The Australian Competition and Consumer Commission (ACCC) has emphasised the urgent need for reforms to Australia’s merger and acquisition (M&A) laws.
In its second submission to the Treasury Competition Review, the ACCC outlined the necessity of aligning with other developed economies to effectively prevent anti-competitive transactions, especially amidst the current cost-of-living crisis.
The ACCC’s submission to the review has raised significant concerns regarding the effectiveness of Australia’s current merger laws.
The new research reveals that of the estimated 1,000 to 1,500 mergers occurring annually in Australia, only 330 are notified to the ACCC under the voluntary regime.
Approximately half these mergers are conducted by the top 1% of businesses.
To reduce the impact on businesses involved in non-contentious mergers, the ACCC suggests a waiver process for a fast-track 20-business-day exemption from formal notification, ensuring swift assessment for the majority of cases.
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This proposal aims to offer businesses greater certainty about review timeframes and published reasons for decisions.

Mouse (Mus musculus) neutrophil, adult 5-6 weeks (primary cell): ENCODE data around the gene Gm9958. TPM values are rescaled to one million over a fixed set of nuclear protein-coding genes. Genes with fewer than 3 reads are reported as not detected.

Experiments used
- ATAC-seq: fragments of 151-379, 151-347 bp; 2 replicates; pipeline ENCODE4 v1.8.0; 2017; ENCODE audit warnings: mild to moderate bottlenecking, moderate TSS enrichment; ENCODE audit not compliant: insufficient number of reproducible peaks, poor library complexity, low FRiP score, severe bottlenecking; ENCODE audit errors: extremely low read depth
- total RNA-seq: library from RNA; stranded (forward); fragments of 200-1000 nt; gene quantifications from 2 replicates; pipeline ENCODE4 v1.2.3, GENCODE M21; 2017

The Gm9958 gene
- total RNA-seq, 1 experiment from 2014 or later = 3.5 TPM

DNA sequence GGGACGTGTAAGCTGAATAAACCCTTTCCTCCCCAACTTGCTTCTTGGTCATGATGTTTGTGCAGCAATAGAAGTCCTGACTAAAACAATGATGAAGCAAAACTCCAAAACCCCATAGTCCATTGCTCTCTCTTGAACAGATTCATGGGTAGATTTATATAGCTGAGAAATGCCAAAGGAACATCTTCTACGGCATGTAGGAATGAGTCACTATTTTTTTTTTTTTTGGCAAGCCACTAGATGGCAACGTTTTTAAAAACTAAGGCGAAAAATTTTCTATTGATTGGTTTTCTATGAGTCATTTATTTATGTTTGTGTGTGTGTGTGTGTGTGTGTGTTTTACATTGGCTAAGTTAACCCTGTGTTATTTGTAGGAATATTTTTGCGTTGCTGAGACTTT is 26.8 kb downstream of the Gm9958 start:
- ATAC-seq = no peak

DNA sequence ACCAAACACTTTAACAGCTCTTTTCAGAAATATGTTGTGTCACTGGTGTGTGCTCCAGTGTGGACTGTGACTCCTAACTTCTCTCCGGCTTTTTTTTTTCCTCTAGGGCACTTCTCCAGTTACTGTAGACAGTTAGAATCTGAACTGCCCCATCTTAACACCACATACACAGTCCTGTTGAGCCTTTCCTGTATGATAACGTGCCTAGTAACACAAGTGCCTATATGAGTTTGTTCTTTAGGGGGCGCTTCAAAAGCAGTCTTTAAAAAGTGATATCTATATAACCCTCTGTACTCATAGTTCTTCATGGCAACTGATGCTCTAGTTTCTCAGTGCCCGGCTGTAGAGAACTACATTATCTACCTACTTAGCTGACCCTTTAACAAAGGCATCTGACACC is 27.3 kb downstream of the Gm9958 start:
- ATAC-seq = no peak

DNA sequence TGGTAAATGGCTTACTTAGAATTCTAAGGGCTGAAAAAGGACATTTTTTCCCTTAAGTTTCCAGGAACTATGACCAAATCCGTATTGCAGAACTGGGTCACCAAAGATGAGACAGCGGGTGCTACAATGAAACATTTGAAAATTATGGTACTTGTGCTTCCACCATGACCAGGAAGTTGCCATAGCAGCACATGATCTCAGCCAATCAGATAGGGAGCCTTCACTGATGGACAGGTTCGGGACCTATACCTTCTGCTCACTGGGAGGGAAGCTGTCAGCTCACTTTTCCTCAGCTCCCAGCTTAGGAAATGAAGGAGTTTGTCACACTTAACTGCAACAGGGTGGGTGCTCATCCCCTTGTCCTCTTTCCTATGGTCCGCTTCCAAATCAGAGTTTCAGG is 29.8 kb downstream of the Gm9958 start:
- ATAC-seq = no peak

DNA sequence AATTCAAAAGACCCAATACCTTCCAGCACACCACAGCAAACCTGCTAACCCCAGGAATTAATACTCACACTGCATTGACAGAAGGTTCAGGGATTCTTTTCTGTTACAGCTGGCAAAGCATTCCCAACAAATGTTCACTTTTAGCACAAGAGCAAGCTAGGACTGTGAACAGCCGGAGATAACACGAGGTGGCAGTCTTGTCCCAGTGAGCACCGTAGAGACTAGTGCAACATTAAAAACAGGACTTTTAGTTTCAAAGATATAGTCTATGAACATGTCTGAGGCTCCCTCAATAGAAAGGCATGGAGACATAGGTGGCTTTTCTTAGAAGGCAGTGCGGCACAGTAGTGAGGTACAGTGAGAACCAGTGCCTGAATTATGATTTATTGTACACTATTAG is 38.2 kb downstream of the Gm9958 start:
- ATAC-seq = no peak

The ACCC’s proposed reforms include a right of review to the Australian Competition Tribunal, which is currently unavailable under the informal merger clearance regime.
The commission’s analysis indicates that 60% of the most contested transactions occur in markets with three or fewer competitors, heightening the risk of consumer harm.
ACCC chair Gina Cass-Gottlieb said: “The ACCC’s strong view is that the competitiveness of Australian markets is best preserved by moving to a regime where, for the most significant mergers, the merger parties must make their case that their proposed transaction should be cleared. They should be required to produce evidence that satisfies the ACCC that there will be no likely substantial lessening of competition.”
The ACCC was recently tasked by the Albanese government to conduct a comprehensive inquiry into supermarket pricing and competition.